Cablegate: Media Reaction: Cross-Strait Talks


DE RUEHIN #0820/01 1640716
R 120716Z JUN 08




E.O. 12958: N/A
SUBJECT: Media Reaction: Cross-Strait Talks

1. Summary: On June 12, Taiwan's print media gave extensive
coverage to the historic talks between Taiwan's Straits Exchange
Foundation (SEF) and China's Association for Relations across the
Taiwan Strait (ARATS) on improved cross-Strait relations. News
coverage also focused on the aftermath of a collision between a
Taiwan fishing boat and a Japanese frigate near the Tiaoyutai
islands Tuesday. Two English-language dailies -- the
pro-independence "Taipei Times" and the pro-unification "China Post"
-- also ran a Reuters news story filed from Washington, which said
Taiwan's representative to the U.S. Joseph Wu has urged the U.S.
government to approve the sale of F-16 fighter jets as soon as

2. In terms of editorials and commentaries, a news analysis in the
centrist, KMT-leaning "China Times" said the main goal of the
SEF-ARATS talks should be resuming the systematic interaction
between Taipei and Beijing, instead of negotiating technical issues.
An op-ed in the "China Times" urged Taiwan to grasp the opportunity
to make a breakthrough in cross-Strait relations. An editorial in
the pro-independence "Liberty Times" criticized Ma Ying-jeou's
administration for compromising Taiwan's sovereignty in its recent
policies. End summary.

A) "Only [When Both Sides of the Strait] Resume a Systematic
Exchange of Visits Can [Taipei and Beijing] Take [Their Interaction
and Dialogue] Seriously"

The centrist, KMT-leaning "China Times" [circulation: 400,000]
analyzed (6/12):

"... This time, Taiwan's Straits Exchange Foundation (SEF) and
China's Association for Relations across the Taiwan Strait (ARATS)
finally took the opportunity to resume normal dialogue. [Taiwan's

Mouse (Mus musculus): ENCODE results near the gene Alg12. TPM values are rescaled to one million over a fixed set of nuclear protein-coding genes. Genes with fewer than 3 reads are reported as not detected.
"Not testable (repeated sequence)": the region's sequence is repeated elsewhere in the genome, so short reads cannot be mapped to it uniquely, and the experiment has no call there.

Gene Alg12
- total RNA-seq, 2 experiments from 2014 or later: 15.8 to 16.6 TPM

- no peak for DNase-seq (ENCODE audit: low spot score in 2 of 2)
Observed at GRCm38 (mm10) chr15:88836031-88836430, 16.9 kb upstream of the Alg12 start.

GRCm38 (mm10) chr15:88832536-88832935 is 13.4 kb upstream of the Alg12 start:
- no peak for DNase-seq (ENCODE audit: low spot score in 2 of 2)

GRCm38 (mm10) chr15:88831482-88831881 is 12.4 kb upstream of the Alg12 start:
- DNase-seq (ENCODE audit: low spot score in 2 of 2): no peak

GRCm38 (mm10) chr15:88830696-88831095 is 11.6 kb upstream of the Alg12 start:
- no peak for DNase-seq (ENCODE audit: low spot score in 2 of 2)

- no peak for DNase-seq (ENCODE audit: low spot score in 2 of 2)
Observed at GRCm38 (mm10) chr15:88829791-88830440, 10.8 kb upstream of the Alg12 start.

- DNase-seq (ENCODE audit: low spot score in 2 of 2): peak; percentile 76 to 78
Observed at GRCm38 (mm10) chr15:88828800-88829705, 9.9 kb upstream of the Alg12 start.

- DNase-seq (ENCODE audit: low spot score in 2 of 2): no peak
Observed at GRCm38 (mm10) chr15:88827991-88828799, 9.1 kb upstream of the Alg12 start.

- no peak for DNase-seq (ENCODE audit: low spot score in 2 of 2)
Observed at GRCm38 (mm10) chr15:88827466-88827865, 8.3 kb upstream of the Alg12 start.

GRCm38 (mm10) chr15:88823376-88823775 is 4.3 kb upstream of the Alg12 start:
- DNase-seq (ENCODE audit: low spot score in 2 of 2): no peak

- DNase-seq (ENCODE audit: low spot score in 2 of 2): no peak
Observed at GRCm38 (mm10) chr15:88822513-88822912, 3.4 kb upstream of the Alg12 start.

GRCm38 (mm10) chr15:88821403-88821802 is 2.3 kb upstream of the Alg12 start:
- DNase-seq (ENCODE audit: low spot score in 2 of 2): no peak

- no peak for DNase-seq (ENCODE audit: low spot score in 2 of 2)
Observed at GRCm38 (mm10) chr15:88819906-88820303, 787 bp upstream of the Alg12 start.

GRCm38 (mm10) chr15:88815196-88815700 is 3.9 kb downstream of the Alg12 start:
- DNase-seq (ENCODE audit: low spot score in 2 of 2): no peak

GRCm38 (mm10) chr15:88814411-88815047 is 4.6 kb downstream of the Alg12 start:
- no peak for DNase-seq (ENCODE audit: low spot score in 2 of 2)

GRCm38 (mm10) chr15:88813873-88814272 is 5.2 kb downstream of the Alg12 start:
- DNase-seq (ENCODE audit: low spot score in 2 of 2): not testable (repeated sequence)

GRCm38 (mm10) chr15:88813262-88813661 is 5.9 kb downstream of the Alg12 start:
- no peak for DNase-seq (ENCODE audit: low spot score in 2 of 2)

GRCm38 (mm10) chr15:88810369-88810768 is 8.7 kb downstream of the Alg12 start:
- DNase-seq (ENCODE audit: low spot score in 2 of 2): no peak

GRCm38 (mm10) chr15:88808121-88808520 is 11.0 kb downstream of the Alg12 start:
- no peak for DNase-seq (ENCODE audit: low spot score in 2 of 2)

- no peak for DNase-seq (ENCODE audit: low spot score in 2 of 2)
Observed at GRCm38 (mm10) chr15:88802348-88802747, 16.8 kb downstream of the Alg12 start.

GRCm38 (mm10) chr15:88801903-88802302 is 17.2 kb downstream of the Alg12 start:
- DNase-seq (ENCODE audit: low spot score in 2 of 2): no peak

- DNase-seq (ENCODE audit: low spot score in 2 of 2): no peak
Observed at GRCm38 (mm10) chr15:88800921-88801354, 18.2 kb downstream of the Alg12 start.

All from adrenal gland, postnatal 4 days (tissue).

President] Ma Ying-jeou and [SEF Chairman] Chiang Pin-kun should
understand that launching weekend charter flights and opening up
Taiwan to mainland tourists are just agreements on technical issues.
Resuming a systematic exchange of visits between SEF and ARATS
would be the most historically significant achievement of the
meeting between Chiang and [ARATS Chairman] Chen [Yunlin], if it is

"However, one hand cannot clap. Chiang threw out the suggestion of
resuming the exchange of visits between SEF and ARATS in the
informal press conference [held in Beijing] on Wednesday night...Do
the Chinese Communist high-level [officials] just want to maintain
the good atmosphere for a short period, or do they really expect
both sides of the Strait to stay on the road of normalized
interaction for the long run? The answers to these questions will
not only have influence on the consensus which the "Chiang-Chen
meeting" might reach, but will also determine the final achievements
of the Chiang-Chen meeting."

B) "Ten Years to Sharpen a Sword"

Yang Yu-wen, a freelance writer, opined in the centrist, KMT-leaning
"China Times" [circulation: 400,000] (6/12):

"Since both sides of the Strait started systematic negotiations, two
hiatuses in the talks were caused by disagreement over the
'one-China principle.' The second resumption [of the dialogue
across the Strait] is going to proceed. Compared with the